They soon after broke up the conversation, and Leonard, going to his wife, asked her pardon, and told her his friend had convinced him he had been in the wrong. She immediately began a vast encomium on Paul, in which he seconded her, and both agreed that he was the worthiest and wisest man upon earth. When next they met, which was at supper, though she had promised not to mention what her husband told her, she could not forbear casting the kindest and most affectionate looks on Paul, and asked him, with the sweetest

voice, whether she should help him to some potted woodcock. "Potted partridge, my dear, you mean," says the husband. "My dear," says she, "I ask your friend if he will eat any potted woodcock; and I am sure I must know, who potted it.” “I think I should know, too, who shot them,” replied the husband, "and I am convinced that I have not seen a woodcock this year. However, though I know I am in the right, I submit, and the potted partridge is potted woodcock, if you desire to have it so." "It is equal to me," says she, "whether it is one or the other; but you would persuade one out of one's senses. To be sure, you are always in the right in your own opinion; but your friend, I believe, knows which he is eating." Paul answered nothing, and the dispute continued, as usual, the greatest part of the evening.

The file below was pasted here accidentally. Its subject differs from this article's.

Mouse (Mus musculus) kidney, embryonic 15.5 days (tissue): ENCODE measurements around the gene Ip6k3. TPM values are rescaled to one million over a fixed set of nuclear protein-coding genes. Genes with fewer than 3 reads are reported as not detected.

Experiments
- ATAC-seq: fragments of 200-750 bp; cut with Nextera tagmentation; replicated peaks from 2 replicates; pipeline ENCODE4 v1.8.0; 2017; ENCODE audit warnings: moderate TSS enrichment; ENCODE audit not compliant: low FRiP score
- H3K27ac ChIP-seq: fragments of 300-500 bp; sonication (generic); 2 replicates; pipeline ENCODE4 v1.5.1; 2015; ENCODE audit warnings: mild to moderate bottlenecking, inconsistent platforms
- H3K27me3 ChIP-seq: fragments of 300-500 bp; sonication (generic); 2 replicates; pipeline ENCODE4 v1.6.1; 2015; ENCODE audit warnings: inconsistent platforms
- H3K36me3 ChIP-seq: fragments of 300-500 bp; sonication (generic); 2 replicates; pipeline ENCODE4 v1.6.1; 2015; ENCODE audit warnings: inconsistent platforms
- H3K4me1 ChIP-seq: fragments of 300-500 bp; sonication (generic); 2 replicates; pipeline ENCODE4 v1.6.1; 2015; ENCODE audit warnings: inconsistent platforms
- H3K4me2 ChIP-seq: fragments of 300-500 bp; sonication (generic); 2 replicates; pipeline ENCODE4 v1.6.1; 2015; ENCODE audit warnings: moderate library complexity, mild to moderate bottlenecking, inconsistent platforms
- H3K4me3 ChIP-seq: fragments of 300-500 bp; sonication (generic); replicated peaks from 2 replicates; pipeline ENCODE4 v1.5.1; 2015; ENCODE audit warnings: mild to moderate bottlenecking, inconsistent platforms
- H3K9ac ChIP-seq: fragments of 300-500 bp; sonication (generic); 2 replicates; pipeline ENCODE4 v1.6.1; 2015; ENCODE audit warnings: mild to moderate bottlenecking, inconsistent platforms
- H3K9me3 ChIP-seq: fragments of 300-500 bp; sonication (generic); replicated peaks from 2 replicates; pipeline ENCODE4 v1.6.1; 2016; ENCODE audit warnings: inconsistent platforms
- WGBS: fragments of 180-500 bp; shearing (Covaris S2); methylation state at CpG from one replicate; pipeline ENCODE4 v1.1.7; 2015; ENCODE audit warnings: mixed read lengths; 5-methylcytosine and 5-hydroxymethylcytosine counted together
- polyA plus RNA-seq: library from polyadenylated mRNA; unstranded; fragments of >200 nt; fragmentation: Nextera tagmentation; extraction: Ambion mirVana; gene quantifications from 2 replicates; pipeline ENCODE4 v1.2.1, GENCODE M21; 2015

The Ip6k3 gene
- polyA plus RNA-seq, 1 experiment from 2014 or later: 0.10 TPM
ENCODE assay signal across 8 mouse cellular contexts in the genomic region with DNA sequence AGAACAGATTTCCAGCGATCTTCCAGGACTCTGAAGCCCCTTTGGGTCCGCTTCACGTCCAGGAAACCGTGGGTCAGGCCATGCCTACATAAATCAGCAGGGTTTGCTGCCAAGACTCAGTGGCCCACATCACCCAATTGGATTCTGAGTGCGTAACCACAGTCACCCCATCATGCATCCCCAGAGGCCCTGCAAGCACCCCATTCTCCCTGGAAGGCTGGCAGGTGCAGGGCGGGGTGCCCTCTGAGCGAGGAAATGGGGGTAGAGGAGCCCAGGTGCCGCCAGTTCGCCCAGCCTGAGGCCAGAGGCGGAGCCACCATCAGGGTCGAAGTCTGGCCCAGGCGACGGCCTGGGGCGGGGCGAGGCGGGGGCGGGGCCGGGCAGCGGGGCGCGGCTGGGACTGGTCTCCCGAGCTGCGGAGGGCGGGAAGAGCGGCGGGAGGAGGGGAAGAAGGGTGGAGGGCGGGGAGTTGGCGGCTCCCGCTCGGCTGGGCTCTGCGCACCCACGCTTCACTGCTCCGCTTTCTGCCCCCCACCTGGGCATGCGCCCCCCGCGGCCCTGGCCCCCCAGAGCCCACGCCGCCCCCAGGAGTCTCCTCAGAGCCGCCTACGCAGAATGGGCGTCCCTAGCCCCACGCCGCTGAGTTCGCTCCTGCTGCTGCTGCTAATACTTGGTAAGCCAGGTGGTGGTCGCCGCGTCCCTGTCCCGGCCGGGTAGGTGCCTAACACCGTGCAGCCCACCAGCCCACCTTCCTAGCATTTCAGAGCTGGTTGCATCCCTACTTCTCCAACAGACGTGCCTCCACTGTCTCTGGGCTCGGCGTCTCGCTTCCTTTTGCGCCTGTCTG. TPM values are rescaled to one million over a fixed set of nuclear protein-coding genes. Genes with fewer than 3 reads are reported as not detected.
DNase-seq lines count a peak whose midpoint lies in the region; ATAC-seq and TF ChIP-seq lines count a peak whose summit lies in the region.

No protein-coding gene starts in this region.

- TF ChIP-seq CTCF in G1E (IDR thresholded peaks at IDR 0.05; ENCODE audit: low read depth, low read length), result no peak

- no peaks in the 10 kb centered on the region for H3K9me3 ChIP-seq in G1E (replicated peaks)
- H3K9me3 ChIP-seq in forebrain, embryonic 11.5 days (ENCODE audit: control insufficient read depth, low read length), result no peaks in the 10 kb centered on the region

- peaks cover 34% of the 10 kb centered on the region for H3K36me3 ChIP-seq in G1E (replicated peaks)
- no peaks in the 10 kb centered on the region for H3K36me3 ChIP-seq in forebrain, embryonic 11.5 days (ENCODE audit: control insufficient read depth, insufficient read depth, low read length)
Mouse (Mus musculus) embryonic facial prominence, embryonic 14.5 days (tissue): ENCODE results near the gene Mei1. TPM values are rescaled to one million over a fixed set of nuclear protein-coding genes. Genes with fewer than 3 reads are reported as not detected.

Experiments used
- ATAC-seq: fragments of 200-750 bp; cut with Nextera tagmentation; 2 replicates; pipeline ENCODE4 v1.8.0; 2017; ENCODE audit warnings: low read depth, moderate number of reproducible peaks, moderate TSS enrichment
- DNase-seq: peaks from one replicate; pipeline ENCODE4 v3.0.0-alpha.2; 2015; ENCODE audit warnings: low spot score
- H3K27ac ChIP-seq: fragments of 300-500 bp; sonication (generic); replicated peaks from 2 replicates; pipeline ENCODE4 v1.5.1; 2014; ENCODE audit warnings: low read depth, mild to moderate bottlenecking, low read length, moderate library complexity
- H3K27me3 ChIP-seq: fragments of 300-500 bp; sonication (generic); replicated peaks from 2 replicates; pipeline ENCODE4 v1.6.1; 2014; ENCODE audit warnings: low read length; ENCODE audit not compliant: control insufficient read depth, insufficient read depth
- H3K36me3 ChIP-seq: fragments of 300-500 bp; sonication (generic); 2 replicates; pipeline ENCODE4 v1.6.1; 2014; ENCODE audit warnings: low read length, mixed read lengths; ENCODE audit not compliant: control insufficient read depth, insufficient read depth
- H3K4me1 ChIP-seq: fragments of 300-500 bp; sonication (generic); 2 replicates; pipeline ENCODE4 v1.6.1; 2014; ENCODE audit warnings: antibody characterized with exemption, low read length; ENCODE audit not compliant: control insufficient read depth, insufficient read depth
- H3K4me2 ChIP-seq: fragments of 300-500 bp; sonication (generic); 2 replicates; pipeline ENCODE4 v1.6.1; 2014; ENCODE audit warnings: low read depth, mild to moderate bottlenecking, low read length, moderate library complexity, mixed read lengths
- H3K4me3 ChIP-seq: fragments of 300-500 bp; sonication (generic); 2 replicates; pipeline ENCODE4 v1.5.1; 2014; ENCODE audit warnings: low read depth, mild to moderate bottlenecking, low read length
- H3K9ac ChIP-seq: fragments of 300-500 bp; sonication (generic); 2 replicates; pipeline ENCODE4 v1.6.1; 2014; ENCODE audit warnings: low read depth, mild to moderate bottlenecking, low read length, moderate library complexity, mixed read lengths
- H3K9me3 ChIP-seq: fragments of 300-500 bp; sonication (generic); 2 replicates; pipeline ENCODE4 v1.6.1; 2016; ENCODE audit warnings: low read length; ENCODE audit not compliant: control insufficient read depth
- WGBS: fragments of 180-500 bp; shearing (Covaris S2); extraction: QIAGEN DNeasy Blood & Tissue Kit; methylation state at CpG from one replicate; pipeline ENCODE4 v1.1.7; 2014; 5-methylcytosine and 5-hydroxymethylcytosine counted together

The next morning the lady, accidentally meeting Paul, and being convinced he was her friend and of her side, accosted him thus: "I am certain, sir, you have long since wondered at the unreasonableness of my husband. He is indeed, in other respects, a good sort of man, but so positive that no woman but one of my complying temper could possibly live with him. Why, last night, now, was ever any creature so unreasonable? I am certain you must condemn him. Pray, answer me, was he not in the wrong?" Paul, after a short silence, spoke as follows: "I am sorry, madam, that, as good manners obliges me to answer against my will, so an adherence to truth forces me to declare myself of a different opinion. To be plain and honest, you were entirely in the wrong; the cause I own not worth disputing, but the bird was undoubtedly a partridge." "Oh sir!" replied the lady, "I cannot possibly help your taste." "Madam," returned Paul, "that is very little material; for, had it been otherwise, a husband might have expected submission." "Indeed, sir,"